Together with a range of other products, Forcam will be showing its ‘Total Productivity Management’ production control software suite. According to Forcam, conventional ERP systems can only carry out approximate capacity scheduling, as the systems are unable to take into account the current production status. These approximated fixedorder schedules, with buffer times and material availabilities planned and assigned to both machines and workers, are optimized only within the production-related detailed planning process, without the benefit of real-time feedback and correction.

Another product from Forcam, Factory Framework, will also be on display. Recently adopted by Audi, the company’s Head of Central Management/Press Plants, Axel Bienhaus, said about the system: “Due to Factory Framework, the press plants at Audi have increased productivity by 20%. Investing in a new software architecture was well worth it.”

Pepperl+Fuchs, Hall 9, Booth H28

The measuring photoelectric sensor RL31-8-H-800-RTIO combines the benefits of the triangulation sensing principle with the measuring functionality of a distance sensor. An integral measuring principle typically found only in distance sensors enables a variety of detection options in one sensor, thus offering outstanding data delivery.

Functions such as background suppression, background evaluation, foreground and background suppression, as well as hysteresis mode can all be programmed to meet specific application requirements. The sensor is equipped with an IO-Link interface, through which sensor performance can be optimized to the requirements of the application.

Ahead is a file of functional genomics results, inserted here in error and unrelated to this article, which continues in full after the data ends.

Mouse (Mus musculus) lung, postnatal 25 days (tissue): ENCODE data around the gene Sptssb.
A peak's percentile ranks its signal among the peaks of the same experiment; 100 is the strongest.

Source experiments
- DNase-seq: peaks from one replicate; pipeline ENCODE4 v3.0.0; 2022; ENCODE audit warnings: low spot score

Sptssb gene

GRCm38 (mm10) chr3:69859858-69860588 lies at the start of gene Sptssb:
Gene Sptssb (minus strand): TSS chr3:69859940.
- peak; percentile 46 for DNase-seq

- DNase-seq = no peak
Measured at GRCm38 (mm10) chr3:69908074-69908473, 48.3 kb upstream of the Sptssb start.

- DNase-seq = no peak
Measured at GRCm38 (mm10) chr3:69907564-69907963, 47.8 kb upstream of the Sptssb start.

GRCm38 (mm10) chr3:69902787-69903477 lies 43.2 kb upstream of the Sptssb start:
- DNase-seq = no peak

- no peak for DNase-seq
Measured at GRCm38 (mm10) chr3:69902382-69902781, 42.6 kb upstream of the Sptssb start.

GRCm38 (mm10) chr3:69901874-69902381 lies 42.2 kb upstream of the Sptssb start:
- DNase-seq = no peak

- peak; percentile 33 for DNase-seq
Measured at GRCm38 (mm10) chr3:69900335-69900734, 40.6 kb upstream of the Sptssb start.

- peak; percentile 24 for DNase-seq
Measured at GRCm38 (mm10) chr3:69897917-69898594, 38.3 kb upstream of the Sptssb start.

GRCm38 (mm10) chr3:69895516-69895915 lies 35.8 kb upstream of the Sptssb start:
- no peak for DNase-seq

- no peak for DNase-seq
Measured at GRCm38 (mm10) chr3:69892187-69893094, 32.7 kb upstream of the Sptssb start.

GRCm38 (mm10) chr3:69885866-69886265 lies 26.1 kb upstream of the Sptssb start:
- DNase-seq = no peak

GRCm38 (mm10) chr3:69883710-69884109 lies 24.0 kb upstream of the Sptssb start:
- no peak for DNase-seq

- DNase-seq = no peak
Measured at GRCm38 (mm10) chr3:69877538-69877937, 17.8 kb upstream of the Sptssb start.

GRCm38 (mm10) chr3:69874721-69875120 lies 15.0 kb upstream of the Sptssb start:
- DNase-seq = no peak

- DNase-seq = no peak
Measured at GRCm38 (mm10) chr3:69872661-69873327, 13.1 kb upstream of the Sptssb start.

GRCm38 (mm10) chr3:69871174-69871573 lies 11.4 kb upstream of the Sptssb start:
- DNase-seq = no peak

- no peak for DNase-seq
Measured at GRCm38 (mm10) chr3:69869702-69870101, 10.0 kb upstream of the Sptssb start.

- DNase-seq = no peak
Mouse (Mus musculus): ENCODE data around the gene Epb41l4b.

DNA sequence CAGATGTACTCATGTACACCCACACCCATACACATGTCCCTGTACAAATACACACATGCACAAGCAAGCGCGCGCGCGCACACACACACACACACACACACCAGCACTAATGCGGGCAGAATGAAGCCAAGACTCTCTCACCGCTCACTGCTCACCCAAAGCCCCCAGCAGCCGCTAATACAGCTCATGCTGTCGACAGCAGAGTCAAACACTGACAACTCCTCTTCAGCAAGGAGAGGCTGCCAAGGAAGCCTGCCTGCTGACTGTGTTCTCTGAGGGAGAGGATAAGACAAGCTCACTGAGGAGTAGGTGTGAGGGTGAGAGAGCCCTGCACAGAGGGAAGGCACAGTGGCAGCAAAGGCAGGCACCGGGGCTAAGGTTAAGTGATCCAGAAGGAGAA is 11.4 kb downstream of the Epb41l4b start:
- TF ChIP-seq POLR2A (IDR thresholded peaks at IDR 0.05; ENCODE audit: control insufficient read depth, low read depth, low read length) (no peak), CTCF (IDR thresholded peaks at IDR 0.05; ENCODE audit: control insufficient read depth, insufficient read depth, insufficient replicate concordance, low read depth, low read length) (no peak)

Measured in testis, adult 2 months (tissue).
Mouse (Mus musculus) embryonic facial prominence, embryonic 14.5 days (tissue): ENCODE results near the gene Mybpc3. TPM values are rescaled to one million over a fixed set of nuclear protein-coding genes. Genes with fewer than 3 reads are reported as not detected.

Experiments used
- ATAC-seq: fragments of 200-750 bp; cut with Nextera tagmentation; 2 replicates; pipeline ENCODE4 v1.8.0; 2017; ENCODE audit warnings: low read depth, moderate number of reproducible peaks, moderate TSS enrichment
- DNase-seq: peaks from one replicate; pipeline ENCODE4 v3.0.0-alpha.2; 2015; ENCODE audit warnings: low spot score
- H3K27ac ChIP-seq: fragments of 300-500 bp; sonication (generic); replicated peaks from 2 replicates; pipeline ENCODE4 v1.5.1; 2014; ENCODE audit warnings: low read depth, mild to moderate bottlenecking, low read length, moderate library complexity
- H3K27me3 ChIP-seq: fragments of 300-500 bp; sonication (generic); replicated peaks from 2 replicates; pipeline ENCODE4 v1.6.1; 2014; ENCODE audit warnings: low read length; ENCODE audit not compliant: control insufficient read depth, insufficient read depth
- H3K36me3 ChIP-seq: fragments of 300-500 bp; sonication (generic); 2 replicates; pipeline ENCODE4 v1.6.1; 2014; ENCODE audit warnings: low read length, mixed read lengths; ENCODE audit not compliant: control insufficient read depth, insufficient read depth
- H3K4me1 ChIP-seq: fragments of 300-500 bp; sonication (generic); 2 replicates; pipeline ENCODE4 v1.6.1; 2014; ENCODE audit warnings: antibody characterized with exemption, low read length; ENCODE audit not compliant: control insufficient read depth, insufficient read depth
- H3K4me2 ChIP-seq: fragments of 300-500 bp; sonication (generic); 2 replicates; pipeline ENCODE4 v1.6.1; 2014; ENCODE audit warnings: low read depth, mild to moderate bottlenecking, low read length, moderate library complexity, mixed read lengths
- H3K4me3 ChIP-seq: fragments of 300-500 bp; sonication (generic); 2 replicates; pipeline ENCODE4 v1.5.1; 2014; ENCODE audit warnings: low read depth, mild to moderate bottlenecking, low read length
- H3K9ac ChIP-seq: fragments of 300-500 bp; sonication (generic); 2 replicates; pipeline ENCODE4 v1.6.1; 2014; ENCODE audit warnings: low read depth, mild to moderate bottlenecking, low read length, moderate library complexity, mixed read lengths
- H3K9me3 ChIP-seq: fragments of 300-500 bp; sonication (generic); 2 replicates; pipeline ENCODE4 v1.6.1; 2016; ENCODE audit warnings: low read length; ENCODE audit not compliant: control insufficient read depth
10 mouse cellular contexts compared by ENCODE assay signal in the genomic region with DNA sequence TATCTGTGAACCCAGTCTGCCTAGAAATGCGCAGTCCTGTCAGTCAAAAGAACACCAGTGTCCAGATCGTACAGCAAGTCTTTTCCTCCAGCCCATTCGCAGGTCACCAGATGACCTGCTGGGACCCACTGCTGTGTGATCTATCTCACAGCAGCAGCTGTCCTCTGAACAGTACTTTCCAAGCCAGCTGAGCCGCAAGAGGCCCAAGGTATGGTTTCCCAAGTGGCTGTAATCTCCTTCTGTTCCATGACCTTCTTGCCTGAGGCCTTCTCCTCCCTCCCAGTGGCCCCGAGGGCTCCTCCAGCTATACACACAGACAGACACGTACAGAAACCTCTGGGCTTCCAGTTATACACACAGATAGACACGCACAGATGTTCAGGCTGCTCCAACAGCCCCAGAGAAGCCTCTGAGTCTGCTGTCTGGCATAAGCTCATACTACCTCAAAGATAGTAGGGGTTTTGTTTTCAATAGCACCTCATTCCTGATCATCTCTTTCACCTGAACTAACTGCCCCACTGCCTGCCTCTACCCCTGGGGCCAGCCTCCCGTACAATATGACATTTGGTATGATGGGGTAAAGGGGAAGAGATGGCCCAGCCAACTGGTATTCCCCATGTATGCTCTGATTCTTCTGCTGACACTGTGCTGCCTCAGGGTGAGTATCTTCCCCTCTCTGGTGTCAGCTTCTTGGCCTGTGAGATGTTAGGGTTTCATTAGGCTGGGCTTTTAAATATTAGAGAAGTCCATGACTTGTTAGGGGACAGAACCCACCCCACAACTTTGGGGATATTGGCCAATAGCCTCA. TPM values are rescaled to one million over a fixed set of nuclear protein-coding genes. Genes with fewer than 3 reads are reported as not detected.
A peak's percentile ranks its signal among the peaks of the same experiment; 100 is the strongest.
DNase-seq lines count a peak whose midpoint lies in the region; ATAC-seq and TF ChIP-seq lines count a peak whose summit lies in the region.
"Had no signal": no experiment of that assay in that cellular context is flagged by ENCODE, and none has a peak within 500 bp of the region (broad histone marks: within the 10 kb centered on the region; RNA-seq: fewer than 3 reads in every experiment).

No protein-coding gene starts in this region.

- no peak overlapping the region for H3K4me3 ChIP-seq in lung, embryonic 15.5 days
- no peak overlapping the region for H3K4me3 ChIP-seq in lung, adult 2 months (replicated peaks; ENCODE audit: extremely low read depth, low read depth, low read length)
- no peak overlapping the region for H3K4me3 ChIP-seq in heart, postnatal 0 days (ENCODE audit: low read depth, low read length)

Schneider Electric, Hall 11, Hall 8 (metropolitan solutions) and Hall 25 (EMobility solutions)

With more than a century of automotive production experience, Schneider Electric is taking a holistic approach to energy management and control systems across the different sectors of vehicle production. The company has identified some of the industry’s major energy needs as:

• process automation and industrial control
• power distribution and supervision
• energy management and optimization
• access control and CCTV
• low energy consumption solutions for data centres
• electrical vehicle solutions for infrastructures

Schneider Electric describes its EcoStuxure as the ‘hyphen’, or unifying factor, between these solutions. The company says that it is able to offer seamless solutions for today’s safe, efficient manufacturing facilities and buildings.

Siemens, Hall 9, Booth A72

Siemens’ Universal Visual Measurement (UVM) equipment is described as ‘an innovative and trendsetting measuring system’. The equipment serves to automate and simplify quality assurance processes in car manufacturing. At the Hanover Fair, Siemens will use a live demo model to show how - with highest precision and minimal effort - gap size and cohesion of two adjacent car body parts can be accurately determined. On one side, these two criteria define the reliability and accuracy of the manufacturing process, while on the other, they can influence the customer perception with regards to vehicle build quality.